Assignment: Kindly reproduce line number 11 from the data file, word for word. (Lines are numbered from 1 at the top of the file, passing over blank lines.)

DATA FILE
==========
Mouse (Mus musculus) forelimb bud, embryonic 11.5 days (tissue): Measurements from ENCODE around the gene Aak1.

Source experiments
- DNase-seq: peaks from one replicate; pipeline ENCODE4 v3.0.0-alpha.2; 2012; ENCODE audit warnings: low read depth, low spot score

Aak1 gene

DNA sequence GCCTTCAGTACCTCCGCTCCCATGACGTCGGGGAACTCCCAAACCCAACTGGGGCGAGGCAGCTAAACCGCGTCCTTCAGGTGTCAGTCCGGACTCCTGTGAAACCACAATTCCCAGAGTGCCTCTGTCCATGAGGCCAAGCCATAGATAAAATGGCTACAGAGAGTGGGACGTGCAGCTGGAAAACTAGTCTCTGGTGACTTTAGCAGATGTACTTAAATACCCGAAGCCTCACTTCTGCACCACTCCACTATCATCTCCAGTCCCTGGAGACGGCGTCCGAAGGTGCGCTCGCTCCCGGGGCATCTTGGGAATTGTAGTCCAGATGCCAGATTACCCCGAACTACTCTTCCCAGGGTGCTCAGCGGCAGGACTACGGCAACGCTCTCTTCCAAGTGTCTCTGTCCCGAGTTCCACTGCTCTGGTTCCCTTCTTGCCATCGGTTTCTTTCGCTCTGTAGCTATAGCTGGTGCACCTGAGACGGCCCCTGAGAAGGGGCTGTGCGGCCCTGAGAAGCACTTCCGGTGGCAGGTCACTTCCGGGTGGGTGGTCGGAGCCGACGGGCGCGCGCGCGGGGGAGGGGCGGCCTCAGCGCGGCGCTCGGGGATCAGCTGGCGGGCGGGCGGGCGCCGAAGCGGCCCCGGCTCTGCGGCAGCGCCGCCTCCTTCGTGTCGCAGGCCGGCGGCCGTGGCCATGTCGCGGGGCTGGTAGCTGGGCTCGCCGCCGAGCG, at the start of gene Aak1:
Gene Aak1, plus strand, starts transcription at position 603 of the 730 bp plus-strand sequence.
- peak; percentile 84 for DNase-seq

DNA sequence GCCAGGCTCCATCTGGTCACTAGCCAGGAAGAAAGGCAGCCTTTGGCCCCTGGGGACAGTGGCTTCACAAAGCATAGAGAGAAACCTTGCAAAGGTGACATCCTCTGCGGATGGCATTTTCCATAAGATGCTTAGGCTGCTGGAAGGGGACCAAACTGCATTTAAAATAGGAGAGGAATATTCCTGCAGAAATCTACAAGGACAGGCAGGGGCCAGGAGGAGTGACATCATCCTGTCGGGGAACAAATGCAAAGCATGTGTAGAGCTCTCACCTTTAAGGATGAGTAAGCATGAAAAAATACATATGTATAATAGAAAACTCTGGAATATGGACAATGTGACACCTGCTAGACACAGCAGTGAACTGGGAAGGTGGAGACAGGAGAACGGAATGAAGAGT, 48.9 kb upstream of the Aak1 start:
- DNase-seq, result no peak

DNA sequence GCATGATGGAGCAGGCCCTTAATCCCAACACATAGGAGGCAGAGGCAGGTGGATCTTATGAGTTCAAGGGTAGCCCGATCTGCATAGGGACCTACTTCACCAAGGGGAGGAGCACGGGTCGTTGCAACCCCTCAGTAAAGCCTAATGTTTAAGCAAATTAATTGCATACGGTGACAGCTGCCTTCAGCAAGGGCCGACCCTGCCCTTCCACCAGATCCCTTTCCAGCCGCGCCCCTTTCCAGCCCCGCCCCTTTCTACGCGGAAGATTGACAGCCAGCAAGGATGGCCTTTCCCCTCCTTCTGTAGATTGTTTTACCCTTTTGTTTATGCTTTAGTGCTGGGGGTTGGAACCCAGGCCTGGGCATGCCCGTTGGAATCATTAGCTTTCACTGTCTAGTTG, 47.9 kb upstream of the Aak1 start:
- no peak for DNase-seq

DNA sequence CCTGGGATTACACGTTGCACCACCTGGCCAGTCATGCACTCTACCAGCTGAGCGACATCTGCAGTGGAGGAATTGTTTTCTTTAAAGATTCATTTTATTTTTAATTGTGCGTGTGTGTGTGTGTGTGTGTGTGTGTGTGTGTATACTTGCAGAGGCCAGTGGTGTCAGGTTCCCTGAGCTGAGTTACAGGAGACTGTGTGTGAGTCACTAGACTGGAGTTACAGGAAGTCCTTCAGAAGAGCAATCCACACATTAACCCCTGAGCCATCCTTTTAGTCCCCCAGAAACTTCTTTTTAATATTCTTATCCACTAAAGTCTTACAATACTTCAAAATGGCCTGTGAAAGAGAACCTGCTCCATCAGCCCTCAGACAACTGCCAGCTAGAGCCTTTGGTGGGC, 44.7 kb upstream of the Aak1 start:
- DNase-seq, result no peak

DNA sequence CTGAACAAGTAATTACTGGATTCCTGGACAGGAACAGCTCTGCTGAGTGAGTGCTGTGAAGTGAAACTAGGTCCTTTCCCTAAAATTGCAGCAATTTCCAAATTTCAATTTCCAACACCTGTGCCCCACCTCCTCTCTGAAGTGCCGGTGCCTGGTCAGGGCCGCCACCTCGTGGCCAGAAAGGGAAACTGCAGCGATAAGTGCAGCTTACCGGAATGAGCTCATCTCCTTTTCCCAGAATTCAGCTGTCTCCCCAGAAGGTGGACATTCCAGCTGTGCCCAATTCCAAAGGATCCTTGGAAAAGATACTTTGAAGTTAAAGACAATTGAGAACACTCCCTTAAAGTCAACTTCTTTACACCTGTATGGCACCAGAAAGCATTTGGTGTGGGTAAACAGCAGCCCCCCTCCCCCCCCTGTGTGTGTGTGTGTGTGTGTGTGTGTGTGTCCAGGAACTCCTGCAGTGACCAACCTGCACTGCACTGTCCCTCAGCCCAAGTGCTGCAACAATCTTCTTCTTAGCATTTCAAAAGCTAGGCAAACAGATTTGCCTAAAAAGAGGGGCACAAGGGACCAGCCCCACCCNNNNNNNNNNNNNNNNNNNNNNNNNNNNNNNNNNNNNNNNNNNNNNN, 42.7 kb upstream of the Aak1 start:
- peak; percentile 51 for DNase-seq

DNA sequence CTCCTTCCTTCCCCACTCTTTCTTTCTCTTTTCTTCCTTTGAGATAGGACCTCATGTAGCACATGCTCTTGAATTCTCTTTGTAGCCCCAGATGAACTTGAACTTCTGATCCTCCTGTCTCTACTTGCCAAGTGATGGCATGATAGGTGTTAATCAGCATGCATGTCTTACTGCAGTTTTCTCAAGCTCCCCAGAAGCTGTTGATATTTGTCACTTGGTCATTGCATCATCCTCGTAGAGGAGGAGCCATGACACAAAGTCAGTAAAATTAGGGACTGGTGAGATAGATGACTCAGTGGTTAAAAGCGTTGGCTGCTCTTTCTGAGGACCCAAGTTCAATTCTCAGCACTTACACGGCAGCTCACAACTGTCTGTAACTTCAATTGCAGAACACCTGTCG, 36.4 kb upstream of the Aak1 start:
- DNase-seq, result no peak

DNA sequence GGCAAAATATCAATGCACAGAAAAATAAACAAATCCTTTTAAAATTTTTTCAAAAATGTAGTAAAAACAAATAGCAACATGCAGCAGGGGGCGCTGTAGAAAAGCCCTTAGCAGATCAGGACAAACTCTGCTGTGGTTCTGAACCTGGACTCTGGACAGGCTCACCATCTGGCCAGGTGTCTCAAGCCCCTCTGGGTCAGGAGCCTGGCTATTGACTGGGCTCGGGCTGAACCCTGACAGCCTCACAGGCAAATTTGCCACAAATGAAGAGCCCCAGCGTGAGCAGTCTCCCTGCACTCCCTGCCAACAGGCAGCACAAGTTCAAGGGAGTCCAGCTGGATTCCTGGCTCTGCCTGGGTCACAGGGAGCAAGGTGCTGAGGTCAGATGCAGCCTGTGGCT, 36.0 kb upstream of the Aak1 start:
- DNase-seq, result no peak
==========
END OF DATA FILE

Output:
- no peak for DNase-seq